An analogy might be helpful here.  Domesticated dogs come in a huge range of sizes from tiny Chihuahuas to huge Mastiffs.   They also come in a huge variety of personalities, from breeds which you could easily trust with a baby to those which have been bred for aggressiveness and which have been known to maim and kill people.  If anti-dog activists were to propose that any dog should be avoided and that people should move to towns that exclude all dogs, most people would dismiss the idea as ridiculous.  This is; however, directly analogous to what EWG does with pesticide residue data and their "solution" of buying organic.  The amounts of pesticides that the USDA finds on foods in its residue testing program can vary by 1000-fold or more - actually much more than the range of dog sizes.  The intrinsic properties of the different chemicals that are detected also differ even more than the differences between aggressiveness in breeds of dogs.  Yet what EWG does when it makes its dirty dozen list is to treat every residue detection the same.  This is just like our fictitious anti-dog activist who says that all dogs represent a equivalent risk, or that you just never know about any dog.  Why should anyone trust this method to analyze risk?

Beth, the Forbes writer, gives indications that she tends to distrust the scientific/regulatory consensus.  I wonder if she has thought about whether she should trust the EWG? Do you trust an organization uses a seriously over-simplified analysis of one category of chemicals while ignoring toxins of far greater concern?  Or might it make more sense to trust science backed up by government and academic scrutiny?

You can comment here and/or you are welcome to email me as savage.sd@gmail.com.

Aflatoxin contaminated groundnut image from IITA Image Library

Tuesday, June 19, 2012

How The USDA Unwittingly Aids EWG's Pesticide Disinformation Campaign


Each year, the Agricultural Marketing Service of the USDA (USDA-AMS) conducts an extensive sampling and analysis of items from the actual US food supply to determine what, if any, pesticide residues are present at the consumer level.  This information is published each year, and the actual raw data is also available for download.  The data for 2010 was just recently released.

What Does The Data Actually Tell Us?

For 2010, as for preceding years, the data demonstrates is that pesticide residues are only present at very low levels, usually dramatically below the conservative "tolerances" set during the risk analysis by the EPA.  This is quite remarkable considering that pesticide use on crops depends on many thousands of independent decisions by many thousands of individual farmers both in the US and in dozens of countries from which we import food.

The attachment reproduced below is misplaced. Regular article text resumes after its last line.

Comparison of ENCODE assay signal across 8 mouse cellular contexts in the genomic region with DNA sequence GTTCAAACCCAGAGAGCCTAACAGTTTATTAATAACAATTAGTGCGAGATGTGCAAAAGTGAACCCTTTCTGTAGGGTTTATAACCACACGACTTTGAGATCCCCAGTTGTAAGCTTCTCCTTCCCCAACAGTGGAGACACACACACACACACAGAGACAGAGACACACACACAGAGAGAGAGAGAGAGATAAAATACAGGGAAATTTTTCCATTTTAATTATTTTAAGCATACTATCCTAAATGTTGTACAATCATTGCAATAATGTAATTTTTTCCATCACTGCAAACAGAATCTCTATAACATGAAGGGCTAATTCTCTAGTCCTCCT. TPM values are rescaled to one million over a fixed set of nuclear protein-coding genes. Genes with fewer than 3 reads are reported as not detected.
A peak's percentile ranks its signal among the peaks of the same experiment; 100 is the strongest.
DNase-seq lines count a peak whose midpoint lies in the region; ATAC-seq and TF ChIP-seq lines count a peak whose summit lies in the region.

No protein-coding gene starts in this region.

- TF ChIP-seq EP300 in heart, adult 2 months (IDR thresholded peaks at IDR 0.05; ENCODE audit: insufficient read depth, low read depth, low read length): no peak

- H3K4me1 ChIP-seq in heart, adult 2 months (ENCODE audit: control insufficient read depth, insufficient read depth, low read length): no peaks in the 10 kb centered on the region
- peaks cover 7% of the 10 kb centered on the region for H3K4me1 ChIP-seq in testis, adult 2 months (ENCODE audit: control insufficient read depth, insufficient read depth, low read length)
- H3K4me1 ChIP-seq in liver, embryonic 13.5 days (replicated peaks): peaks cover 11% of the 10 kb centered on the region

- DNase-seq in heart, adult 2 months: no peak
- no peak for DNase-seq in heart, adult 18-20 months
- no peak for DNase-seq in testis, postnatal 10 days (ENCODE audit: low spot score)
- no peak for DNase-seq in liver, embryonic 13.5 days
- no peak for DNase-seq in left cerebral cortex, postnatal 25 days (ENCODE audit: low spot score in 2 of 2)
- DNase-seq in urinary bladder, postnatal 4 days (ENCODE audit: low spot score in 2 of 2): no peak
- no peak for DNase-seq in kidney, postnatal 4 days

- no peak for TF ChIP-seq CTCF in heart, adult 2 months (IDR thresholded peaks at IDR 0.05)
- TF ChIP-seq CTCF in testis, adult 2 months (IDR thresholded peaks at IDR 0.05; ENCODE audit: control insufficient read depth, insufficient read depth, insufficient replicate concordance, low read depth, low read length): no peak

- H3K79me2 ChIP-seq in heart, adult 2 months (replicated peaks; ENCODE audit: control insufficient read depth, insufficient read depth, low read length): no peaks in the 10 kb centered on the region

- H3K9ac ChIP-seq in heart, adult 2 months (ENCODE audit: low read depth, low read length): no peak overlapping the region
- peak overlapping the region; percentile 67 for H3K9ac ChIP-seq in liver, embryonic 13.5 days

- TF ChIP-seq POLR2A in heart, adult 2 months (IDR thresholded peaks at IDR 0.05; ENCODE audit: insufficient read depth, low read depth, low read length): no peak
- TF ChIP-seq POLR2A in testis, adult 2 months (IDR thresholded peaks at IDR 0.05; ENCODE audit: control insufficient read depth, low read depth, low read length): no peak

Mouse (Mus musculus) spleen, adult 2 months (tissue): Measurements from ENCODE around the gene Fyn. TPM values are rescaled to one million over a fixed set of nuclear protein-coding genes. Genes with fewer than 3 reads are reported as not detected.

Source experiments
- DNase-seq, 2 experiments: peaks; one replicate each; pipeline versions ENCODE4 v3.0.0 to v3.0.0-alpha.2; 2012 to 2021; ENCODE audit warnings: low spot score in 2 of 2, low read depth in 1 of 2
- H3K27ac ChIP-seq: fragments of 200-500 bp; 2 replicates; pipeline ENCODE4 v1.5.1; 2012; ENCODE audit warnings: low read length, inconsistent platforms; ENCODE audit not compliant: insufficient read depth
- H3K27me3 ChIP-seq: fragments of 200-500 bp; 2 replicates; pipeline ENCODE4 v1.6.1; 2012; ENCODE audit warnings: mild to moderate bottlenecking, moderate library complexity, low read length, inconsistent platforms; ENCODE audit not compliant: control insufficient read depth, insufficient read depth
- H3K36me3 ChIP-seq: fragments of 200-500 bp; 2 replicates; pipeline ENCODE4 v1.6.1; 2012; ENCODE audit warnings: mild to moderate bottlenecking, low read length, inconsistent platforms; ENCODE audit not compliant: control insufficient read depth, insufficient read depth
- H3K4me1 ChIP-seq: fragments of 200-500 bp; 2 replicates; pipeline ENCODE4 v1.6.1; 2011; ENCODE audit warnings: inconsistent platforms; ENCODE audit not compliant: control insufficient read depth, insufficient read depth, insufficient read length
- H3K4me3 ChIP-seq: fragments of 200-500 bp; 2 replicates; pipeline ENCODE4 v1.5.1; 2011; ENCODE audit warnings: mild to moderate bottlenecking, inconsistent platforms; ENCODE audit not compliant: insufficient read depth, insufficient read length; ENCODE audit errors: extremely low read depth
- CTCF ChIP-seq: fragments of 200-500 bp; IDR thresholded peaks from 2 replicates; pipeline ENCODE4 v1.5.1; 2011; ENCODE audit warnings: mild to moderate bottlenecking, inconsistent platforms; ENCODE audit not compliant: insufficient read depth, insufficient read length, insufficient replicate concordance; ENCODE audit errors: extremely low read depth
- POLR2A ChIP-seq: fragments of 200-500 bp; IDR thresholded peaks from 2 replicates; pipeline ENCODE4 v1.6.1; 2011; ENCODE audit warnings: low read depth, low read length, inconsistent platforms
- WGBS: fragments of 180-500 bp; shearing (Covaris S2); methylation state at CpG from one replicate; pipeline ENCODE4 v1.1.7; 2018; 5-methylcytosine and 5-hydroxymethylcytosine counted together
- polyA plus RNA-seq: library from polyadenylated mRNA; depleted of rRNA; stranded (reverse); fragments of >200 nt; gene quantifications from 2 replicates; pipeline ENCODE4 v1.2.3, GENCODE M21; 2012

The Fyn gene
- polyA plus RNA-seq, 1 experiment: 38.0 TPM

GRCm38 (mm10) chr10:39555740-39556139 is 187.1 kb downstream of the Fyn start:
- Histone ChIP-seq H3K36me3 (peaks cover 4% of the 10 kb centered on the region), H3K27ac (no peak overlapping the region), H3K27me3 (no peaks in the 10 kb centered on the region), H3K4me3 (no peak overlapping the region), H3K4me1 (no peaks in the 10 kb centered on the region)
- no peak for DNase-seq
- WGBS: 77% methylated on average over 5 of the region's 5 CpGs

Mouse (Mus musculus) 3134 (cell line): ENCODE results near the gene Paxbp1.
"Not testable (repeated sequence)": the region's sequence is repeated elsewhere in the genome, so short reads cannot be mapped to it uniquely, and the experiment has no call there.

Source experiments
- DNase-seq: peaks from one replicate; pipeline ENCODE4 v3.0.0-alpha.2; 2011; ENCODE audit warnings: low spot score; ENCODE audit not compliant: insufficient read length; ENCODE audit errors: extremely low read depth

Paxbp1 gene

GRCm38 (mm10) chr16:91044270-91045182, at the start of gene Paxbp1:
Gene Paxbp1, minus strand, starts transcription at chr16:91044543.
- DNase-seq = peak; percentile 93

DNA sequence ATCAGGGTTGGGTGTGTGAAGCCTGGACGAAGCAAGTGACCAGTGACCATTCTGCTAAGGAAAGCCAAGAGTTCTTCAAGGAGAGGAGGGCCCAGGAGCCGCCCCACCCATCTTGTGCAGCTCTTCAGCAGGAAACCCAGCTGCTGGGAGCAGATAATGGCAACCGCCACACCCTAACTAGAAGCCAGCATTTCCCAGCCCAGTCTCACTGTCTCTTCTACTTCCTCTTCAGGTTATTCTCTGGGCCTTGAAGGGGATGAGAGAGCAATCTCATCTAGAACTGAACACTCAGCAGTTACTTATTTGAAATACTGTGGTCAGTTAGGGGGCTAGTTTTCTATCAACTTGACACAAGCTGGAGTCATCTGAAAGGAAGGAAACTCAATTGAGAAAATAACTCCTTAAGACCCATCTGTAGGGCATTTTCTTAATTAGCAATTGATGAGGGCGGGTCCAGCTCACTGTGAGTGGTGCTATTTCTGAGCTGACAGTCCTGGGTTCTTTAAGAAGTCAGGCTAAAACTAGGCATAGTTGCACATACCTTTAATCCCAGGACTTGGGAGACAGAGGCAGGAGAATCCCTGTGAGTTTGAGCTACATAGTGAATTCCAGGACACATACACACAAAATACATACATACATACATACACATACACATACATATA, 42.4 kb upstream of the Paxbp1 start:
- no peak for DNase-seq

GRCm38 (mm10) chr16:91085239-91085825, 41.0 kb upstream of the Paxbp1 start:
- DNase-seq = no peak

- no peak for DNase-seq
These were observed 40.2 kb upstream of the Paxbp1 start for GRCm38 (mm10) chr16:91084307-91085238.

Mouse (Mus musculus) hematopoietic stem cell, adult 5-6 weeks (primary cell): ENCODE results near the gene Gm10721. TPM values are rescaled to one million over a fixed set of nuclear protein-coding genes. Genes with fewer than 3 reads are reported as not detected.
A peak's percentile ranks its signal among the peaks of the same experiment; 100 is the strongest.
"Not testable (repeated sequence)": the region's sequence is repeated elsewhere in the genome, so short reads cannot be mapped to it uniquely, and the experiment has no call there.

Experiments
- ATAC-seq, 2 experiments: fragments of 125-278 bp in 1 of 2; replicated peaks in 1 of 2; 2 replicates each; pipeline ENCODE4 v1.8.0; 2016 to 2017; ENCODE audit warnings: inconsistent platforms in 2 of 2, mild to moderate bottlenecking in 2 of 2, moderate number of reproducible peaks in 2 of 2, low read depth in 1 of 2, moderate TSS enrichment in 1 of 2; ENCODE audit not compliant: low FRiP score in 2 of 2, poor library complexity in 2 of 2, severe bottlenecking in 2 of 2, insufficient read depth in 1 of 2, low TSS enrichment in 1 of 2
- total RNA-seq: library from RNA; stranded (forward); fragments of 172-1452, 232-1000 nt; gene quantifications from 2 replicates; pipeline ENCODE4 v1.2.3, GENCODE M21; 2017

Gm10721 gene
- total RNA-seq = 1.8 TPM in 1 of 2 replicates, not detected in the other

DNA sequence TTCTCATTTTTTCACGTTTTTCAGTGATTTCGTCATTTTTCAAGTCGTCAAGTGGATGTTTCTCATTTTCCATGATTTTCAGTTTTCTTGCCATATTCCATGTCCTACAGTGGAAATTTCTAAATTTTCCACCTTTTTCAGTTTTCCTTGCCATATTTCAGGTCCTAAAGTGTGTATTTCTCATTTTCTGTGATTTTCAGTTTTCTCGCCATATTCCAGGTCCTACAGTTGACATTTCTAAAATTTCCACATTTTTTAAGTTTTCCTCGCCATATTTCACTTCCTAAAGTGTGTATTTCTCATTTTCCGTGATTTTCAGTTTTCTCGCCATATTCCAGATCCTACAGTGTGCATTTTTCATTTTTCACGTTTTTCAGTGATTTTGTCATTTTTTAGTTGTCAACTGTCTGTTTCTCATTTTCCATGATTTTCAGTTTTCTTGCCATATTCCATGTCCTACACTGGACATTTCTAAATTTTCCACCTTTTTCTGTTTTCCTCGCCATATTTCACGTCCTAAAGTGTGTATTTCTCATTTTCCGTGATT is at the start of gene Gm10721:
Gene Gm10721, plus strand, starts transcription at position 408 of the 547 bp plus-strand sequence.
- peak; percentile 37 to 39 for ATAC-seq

This year the USDA provided several summaries in an effort to be clear about what they have found.  In this year's press release one finds the following, unambiguous statements:


The 2010 PDP report confirms that food does not pose a safety concern 
based upon pesticide residues.  

Statement from the EPA “The data confirms EPA’s success in phasing- out pesticides used in children’s food for safer pesticides and pest control techniques.  The very small amounts of pesticide residues found in the baby food samples were well below levels that are harmful to children.”  


Statement from FDA: "Based on the PDP data from this report, parents and 
caregivers can continue to feed infants their regular baby foods without being concerned about 
the possible presence of unlawful pesticide chemical residues." 

Statement from the USDA: "Age-old advice remains the same: eat more fruits and vegetables and wash them before you do so.  Health and nutrition experts encourage the consumption of fruits and vegetables in every meal as part of a healthy diet..."

Unambiguously positive assessments like this can also be found in the main data summary, the "What Consumers Should Know" highlights, and in the "Questions and Answers" link.

What Does The Press Tell Us?

As a typical example, CNN starts with the headline, "Watch out for the 2012 'Dirty Dozen," and continues, "Apples and celery are still agriculture's dirtiest pieces of produce according to the Environmental Working Groups annual "Dirty Dozen" report."  It's version of the baby food findings are, "For the first time this year, the USDA also collected data on pesticide residue in baby food, finding many of the studies samples to be contaminated with organophosphate pesticides."

How can CNN report something so radically different than what the USDA said?  They simply are repeating what the Environmental Working Group has said in its press release of 6/19 and make no effort to compare it with the official document.

HuffPost Healthy Living starts with the headline, "Dirty Dozen: EWG Reveals List of Pesticide-Heavy Fruits and Veggies."  Nowhere in this article is there even a reference to what the USDA, EPA and FDA said about the data.  It simply passes along the EWG interpretation as if it were gospel. 

This is the mainstream media.  You can well imagine what is said on various organic and Food Movement sites and blogs.

In contrast, Jon Hamilton writing for an NPR blog uses the headline, "Why you shouldn't panic about pesticide in produce."  Jon notes that the EWG sends a "mixed message," saying "you should be concerned about pesticide residues in fruits and vegetables, but not so concerned that you stop eating these foods."  Rather than simply parroting EWG, this writer demonstrates some journalistic mettle by interviewing a scientist at McGill University who can provide some perspective.  He also demonstrates that he read at least some of the USDA documentation by quoting specific numbers on apples and the non-alarm assessment for the baby food data.  Such efforts at balance are unfortunately rare.